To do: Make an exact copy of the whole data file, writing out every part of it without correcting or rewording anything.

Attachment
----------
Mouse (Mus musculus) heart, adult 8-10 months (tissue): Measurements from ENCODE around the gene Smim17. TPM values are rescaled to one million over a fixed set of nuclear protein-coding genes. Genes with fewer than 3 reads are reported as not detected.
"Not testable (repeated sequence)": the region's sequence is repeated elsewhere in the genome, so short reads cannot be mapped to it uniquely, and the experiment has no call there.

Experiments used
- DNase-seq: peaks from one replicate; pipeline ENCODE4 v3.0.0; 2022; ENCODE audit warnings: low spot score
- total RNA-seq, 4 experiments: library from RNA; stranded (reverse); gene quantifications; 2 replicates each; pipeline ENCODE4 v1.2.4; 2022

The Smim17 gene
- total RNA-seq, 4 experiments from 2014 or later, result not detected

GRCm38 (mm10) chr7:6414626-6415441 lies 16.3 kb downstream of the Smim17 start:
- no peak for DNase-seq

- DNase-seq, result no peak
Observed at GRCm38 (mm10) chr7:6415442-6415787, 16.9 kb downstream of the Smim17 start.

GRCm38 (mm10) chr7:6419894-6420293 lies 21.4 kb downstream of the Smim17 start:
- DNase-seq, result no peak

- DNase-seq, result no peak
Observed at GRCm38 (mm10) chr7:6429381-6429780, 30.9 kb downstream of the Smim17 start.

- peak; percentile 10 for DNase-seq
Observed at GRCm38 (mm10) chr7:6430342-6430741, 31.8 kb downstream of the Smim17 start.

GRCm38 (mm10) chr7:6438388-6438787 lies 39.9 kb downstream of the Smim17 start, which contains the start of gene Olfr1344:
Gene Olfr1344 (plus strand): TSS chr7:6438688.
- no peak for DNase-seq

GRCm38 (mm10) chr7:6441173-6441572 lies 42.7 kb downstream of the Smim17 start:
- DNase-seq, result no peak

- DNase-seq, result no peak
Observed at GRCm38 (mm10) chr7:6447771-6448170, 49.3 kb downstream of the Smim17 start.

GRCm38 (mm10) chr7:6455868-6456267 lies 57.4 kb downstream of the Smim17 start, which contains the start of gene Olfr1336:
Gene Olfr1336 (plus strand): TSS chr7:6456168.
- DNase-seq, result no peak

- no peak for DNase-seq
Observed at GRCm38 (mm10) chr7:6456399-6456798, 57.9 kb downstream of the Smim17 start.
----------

Mouse (Mus musculus) heart, adult 8-10 months (tissue): Measurements from ENCODE around the gene Smim17. TPM values are rescaled to one million over a fixed set of nuclear protein-coding genes. Genes with fewer than 3 reads are reported as not detected.
"Not testable (repeated sequence)": the region's sequence is repeated elsewhere in the genome, so short reads cannot be mapped to it uniquely, and the experiment has no call there.

Experiments used
- DNase-seq: peaks from one replicate; pipeline ENCODE4 v3.0.0; 2022; ENCODE audit warnings: low spot score
- total RNA-seq, 4 experiments: library from RNA; stranded (reverse); gene quantifications; 2 replicates each; pipeline ENCODE4 v1.2.4; 2022

The Smim17 gene
- total RNA-seq, 4 experiments from 2014 or later, result not detected

GRCm38 (mm10) chr7:6414626-6415441 lies 16.3 kb downstream of the Smim17 start:
- no peak for DNase-seq

- DNase-seq, result no peak
Observed at GRCm38 (mm10) chr7:6415442-6415787, 16.9 kb downstream of the Smim17 start.

GRCm38 (mm10) chr7:6419894-6420293 lies 21.4 kb downstream of the Smim17 start:
- DNase-seq, result no peak

- DNase-seq, result no peak
Observed at GRCm38 (mm10) chr7:6429381-6429780, 30.9 kb downstream of the Smim17 start.

- peak; percentile 10 for DNase-seq
Observed at GRCm38 (mm10) chr7:6430342-6430741, 31.8 kb downstream of the Smim17 start.

GRCm38 (mm10) chr7:6438388-6438787 lies 39.9 kb downstream of the Smim17 start, which contains the start of gene Olfr1344:
Gene Olfr1344 (plus strand): TSS chr7:6438688.
- no peak for DNase-seq

GRCm38 (mm10) chr7:6441173-6441572 lies 42.7 kb downstream of the Smim17 start:
- DNase-seq, result no peak

- DNase-seq, result no peak
Observed at GRCm38 (mm10) chr7:6447771-6448170, 49.3 kb downstream of the Smim17 start.

GRCm38 (mm10) chr7:6455868-6456267 lies 57.4 kb downstream of the Smim17 start, which contains the start of gene Olfr1336:
Gene Olfr1336 (plus strand): TSS chr7:6456168.
- DNase-seq, result no peak

- no peak for DNase-seq
Observed at GRCm38 (mm10) chr7:6456399-6456798, 57.9 kb downstream of the Smim17 start.